Since the hubs has always been very grateful and unassuming about what he has, it has never been a problem. He has never made me feel like I had less, or as if he thinks his life was better than mine. Not better, just different. Both of us were happy kids, happy teens, happy almost grown-ups. Sometimes, though, I am struck by how different my (hopefully someday) future children's lives will be. My parents didn't own a house until I was a teenager, and even then we moved to Sacramento because housing was so much more affordable than in San Francisco. My kids will come into this world in a house their parents own, in a great neighborhood with great schools. They won't know the difference. They will be driven around in (fairly) new cars. I had clothes and toys from the Salvation Army, they will have new clothes and new toys. They have grandparents that winter in Florida, summer in the Berkshires. They will probably take trips, see shows, and do all of these things I didn't do until I was much older. They probably won't ever worry about money, they'll never see a cockroach in their house, never have neighbors that are from El Salvador next door, Guatemala down the hall, Mexico upstairs.

Don't think I am complaining about my upbringing, though, I couldn't have been happier. I had parents that doted on me all the time and since I was in an apartment building with tons of Spanish-speaking families, I had a ready made group of friends available at all times. I went to the best schools (on scholarships, but who cares?), I grew up speaking more than one language, we put together enough money to be able to visit family in Argentina regularly. I never thought I was disadvantaged.

After law school, though, I made a decision about money. I didn't want to worry about money anymore. I wanted to pay off my $100K+ school loans as soon as possible. I wanted to get a prestigious name on my resume at the beginning of my career. So I chose to go to a big law firm. It was a tremendously hard decision. My dream was to do human rights law. It was the reason I went to law school, what I focused on, what all my papers and courses were centered around. I question my decision sometimes, but I know it isn't forever, so I am able to be happy for now. I spend less time at home and more time at work, but I feel secure. The hubs can quit his job and go to school for the next two years and we can still be okay financially. We still live frugally, but I don't worry about paying my bills.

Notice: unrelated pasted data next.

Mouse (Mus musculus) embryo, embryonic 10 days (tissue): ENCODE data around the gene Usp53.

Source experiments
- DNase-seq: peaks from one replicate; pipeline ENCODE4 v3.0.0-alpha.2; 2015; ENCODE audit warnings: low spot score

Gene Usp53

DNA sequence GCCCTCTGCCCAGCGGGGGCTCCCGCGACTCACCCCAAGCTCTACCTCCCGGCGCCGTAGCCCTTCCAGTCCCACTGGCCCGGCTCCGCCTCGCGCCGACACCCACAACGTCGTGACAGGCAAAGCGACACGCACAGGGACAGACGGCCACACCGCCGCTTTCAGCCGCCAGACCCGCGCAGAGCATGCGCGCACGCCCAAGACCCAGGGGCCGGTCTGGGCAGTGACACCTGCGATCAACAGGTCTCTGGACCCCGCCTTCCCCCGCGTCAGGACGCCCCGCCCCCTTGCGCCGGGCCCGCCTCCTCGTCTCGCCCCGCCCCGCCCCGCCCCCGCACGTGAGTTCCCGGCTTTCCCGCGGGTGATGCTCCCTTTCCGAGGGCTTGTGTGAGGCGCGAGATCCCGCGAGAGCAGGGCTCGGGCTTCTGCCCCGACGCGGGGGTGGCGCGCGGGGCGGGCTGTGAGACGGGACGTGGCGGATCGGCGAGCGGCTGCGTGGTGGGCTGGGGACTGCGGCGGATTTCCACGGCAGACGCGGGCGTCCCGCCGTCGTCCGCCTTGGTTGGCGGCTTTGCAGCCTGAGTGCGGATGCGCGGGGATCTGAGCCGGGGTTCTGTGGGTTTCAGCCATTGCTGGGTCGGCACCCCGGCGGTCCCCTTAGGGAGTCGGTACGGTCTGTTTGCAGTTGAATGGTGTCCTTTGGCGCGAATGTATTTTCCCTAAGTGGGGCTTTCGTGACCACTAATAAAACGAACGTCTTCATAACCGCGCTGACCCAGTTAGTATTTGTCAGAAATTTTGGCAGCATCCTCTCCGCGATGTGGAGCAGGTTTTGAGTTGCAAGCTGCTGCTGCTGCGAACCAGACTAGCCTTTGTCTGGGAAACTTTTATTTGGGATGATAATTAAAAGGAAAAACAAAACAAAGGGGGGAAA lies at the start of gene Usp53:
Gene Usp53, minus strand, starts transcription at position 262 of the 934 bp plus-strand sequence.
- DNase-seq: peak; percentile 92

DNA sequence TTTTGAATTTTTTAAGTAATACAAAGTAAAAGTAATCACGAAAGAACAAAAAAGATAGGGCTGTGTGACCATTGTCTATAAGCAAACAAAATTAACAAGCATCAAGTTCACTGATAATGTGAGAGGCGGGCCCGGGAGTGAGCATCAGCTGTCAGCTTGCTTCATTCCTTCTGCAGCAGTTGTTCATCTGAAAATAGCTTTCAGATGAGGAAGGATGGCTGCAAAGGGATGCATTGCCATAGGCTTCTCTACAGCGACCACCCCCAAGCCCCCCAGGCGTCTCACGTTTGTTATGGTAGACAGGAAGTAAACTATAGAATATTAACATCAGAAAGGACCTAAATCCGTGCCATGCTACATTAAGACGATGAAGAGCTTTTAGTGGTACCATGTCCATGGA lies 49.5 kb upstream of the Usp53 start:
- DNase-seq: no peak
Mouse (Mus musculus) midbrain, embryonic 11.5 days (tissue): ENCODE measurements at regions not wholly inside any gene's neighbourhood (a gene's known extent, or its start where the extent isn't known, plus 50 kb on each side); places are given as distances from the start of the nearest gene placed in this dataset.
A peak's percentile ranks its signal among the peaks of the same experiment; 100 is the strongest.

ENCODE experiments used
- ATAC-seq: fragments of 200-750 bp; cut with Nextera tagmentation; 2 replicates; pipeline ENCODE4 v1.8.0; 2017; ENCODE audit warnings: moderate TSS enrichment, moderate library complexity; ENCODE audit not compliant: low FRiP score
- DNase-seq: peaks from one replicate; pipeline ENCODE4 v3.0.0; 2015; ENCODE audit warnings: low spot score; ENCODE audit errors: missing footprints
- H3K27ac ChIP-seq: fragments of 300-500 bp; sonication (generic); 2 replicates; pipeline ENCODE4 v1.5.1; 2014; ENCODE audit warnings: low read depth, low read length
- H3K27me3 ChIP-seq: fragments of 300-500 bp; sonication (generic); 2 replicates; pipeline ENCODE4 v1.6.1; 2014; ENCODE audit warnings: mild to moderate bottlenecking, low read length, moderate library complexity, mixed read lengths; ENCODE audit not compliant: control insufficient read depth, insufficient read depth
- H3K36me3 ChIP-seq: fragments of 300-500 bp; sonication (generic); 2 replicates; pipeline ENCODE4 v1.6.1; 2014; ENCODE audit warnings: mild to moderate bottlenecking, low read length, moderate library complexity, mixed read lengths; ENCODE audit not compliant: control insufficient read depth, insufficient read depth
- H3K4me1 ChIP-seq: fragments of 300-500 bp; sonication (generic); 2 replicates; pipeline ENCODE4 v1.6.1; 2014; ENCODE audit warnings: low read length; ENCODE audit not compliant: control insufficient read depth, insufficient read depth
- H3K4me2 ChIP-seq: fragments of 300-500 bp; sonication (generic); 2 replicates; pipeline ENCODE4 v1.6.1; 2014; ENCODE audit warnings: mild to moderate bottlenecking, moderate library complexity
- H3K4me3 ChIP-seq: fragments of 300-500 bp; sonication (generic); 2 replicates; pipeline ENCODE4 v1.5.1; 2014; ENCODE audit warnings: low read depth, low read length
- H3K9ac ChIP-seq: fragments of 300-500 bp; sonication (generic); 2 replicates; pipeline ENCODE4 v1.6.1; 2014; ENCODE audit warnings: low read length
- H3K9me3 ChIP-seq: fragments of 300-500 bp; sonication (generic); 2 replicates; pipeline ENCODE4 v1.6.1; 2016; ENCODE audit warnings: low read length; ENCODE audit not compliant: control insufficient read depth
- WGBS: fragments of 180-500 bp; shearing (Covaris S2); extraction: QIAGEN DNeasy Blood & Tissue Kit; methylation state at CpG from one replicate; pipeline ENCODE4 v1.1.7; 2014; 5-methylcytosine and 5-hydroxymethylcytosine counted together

It is a trade-off, but for now, I think its worth it.

The irony is, I sometimes feel guilty. Sometimes I feel like an imposter. As if this isn't really my life. Or my job. Or my house. I feel torn between the person I used to be and the person I am now. I see my colleagues with designer purses, nice clothes, new cars, and I can't bring myself to spend that kind of money even though I sometimes want to. I can't help thinking that my parents will cringe if I buy a purse from Coach, even though I've wanted one for years. I still clip coupons because I feel like I should still save more, spend less, live frugally, even though I work here so that I don't have to do exactly that.